You’d walk into Our Price on Saturday. You’d endure the withering stare of some fool, a few years older than you, who thought they were fucking cool because they worked in a record shop. You’d write down your order on a little bit of paper, say thank you and leave. You’d go back after about a week, be intimidated all over again but with luck, you’d pick up a copy of  a record which you’d never even seen the cover of before. You’d take it home with mounting anticipation. You’d put it on, close your eyes and wait. You’d wait for the sound of “1,000 volcano’s erupting over 10,000 vestal virgins” that you’d read about; the sound of “skipping naked through cornfields on the first day of summer” that you’d been promised. You’d hear the needle crackling, here it comes…and you’d think… “God that sounds shit”.

Yeah…nine times out of ten the record would be total shit. But you played it to death anyway because you only had a few records and it had just cost you £6.99. Sometimes you grew to like it but you never quite loved it. But then, just occasionally, you did. Sometimes what came back through the speakers made up for every single dud you’d bought up to that point. And as depressing and uncool as it sounds today, for me, some of those records were Ride’s first EP’s.

There had been others before Ride obviously. Some have stood the test of time, some haven’t, The Stone Roses & The Eight Legged Groove Machine. But it was that trilogy of EP’s Ride released in 1990 that really got under my skin.  For a while nothing could touch Ride. I knew the lineage. The Mary Chain to My Bloody Valentine to Ride. Each band aping the one before it but in some intangible way, moving things forward, being original. Many scoffed but the fact is Ride made ‘noise’ palatable to me where JAMC and MBV had failed. Sure I’d kinda liked those other ‘cooler’ bands but I hadn’t loved them. Ride I loved and I wasn’t the only one. They had better tunes, better cheekbones and perfect hair. They were everything I wanted to be and Taste almost broke the Top 10, which back then was quite extraordinary. And while we were still inthrall to Ride, Slowdive overlapped these releases with a clutch of similar yet different EP’s which were just as engaging. Then, Chaperhouse – then, as I remember it – all hell broke loose and there were  1,000’s of bands all trying to do what Ride/Slowdive did but successively diluting the quality.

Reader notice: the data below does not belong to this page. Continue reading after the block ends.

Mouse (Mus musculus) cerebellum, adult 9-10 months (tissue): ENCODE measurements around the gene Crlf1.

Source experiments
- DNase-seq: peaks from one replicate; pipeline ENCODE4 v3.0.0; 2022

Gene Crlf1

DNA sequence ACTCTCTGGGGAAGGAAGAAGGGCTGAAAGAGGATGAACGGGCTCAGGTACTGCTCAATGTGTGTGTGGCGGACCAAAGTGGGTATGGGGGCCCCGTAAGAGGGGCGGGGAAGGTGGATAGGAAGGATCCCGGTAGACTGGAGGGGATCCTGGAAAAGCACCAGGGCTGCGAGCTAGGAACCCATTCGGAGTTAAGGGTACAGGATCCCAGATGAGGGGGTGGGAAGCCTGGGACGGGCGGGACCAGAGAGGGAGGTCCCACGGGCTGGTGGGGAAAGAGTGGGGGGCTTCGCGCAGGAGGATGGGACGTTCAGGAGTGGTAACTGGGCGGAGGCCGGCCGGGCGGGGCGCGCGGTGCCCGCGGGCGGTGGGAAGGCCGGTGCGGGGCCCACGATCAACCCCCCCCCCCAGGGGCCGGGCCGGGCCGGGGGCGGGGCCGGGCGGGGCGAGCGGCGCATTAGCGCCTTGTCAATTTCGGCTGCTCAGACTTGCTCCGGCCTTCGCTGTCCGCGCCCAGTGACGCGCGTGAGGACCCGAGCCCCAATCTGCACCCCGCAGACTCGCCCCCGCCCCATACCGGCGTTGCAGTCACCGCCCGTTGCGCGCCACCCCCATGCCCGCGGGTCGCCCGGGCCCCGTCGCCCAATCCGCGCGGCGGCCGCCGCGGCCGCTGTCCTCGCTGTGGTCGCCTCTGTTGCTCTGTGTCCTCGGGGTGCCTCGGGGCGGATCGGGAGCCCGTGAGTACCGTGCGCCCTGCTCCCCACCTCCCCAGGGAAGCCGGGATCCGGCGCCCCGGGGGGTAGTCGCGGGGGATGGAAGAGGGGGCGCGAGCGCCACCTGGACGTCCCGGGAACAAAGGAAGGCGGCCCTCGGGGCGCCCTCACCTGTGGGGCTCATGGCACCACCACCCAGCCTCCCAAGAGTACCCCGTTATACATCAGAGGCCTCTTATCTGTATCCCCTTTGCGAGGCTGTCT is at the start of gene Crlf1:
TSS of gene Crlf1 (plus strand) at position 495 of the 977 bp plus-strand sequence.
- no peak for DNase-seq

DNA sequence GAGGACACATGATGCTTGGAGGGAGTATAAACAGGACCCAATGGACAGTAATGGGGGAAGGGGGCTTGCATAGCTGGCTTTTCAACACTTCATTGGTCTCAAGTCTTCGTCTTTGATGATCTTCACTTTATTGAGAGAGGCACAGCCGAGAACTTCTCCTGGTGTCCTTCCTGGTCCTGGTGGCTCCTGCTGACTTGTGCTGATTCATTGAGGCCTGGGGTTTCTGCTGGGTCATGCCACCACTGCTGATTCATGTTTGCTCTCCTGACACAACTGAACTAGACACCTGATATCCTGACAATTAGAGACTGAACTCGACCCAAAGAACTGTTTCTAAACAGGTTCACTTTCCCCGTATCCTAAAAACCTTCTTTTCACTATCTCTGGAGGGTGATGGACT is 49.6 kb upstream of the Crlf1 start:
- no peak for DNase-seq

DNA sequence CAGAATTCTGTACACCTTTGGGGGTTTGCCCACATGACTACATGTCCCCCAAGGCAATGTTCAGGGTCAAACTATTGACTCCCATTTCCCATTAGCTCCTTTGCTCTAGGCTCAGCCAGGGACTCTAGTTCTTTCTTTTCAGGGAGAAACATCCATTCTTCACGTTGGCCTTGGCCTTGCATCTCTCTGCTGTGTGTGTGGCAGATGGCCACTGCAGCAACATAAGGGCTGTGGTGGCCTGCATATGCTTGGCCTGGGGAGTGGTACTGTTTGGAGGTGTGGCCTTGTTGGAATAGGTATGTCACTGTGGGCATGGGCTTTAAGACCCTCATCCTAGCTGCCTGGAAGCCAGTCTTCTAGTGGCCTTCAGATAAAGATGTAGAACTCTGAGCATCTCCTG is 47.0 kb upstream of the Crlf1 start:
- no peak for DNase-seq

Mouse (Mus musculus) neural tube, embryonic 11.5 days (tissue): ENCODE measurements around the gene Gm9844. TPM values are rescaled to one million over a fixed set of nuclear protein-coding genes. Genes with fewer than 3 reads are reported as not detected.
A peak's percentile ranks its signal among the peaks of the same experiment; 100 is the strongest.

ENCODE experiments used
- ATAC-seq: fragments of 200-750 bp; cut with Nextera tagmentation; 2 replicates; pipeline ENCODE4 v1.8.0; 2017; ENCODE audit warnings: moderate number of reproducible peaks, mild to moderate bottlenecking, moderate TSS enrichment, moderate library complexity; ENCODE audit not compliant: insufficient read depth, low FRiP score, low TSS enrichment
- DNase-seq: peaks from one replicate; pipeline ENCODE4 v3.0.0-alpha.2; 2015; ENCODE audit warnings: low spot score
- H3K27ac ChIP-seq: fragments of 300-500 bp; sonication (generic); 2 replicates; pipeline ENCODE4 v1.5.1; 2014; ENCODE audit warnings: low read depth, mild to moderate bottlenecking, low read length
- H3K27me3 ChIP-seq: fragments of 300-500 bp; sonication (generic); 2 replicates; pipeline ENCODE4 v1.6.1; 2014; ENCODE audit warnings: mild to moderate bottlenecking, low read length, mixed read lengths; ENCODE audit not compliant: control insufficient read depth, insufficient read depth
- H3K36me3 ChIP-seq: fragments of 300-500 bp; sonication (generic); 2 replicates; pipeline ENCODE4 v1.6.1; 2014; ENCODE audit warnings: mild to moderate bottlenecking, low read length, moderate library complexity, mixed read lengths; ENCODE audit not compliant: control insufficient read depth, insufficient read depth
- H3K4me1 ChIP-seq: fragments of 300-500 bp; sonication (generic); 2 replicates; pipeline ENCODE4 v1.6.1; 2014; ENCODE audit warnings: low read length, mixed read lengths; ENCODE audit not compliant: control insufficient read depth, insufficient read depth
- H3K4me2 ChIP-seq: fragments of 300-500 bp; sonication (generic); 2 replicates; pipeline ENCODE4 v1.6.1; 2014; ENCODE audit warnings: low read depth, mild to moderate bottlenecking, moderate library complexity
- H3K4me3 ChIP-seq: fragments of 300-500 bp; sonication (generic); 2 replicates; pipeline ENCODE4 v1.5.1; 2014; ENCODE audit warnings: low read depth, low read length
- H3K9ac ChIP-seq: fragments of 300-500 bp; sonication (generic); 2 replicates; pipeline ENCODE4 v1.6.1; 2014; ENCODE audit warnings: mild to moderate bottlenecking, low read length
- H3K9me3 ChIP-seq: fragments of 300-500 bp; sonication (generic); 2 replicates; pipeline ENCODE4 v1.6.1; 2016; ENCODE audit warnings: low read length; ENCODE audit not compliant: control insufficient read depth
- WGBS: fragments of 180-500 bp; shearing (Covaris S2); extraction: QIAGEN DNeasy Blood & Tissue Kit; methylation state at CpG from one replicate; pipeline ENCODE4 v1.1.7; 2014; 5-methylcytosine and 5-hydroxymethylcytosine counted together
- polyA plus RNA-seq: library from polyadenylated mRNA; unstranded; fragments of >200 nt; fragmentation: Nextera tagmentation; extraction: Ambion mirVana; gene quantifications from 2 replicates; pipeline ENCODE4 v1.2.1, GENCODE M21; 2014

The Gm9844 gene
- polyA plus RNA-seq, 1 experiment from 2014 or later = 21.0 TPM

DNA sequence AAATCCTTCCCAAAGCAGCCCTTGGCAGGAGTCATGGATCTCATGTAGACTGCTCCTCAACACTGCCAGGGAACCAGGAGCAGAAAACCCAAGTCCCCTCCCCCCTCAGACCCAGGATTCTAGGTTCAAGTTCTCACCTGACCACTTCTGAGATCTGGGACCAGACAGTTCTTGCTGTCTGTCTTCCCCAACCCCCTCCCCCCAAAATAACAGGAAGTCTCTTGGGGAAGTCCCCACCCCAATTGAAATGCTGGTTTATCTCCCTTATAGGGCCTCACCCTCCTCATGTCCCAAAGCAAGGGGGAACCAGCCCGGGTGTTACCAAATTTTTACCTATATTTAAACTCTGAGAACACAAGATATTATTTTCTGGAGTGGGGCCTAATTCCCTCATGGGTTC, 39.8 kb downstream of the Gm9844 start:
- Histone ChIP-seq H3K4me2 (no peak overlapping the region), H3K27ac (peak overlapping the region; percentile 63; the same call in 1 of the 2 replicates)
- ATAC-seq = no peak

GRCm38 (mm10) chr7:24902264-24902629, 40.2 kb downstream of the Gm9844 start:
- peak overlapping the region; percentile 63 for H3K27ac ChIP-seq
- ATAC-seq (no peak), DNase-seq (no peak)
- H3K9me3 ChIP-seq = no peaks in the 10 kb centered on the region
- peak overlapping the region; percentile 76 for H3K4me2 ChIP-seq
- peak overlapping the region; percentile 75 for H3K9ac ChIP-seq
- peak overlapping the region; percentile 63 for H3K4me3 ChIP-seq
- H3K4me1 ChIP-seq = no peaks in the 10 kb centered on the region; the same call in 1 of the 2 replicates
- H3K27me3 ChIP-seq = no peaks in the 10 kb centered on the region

I hate ‘scenes’. I don’t mind broad genres of music, they’re helpful, but scenes serve no one in the long run. The bands that really stand out, who are doing something original, attract imitators. Very quickly there’s a whole bunch of bands that all seem to be doing the same thing. It feels exciting at the beginning. It feels like someone’s bottled youth. The bandwagon begins. Journalists scrabble to cover the new movement. New bands align themselves to this new exciting scene in a brazen attempt to get noticed and kick start their career. The more ferocious the scene becomes, the uncooler it gets. The original bands distance themselves from the sound that’s brought them their success then typically struggle to sell as many records as they used to. The third, fourth and fifth generation imitators can no longer look to anyone to copy and their records have all the substance of the froth from the top of a milkshake. The scene has imploded. The snide bitching begins. That once cool scene moniker becomes a term of abuse. You’ve passed from teenager to twenty something. You feel let down, disappointed. It’s a new feeling. Odd. Strange. You still love those records that were once so cool yet are now so derided. Future cynicism germinates.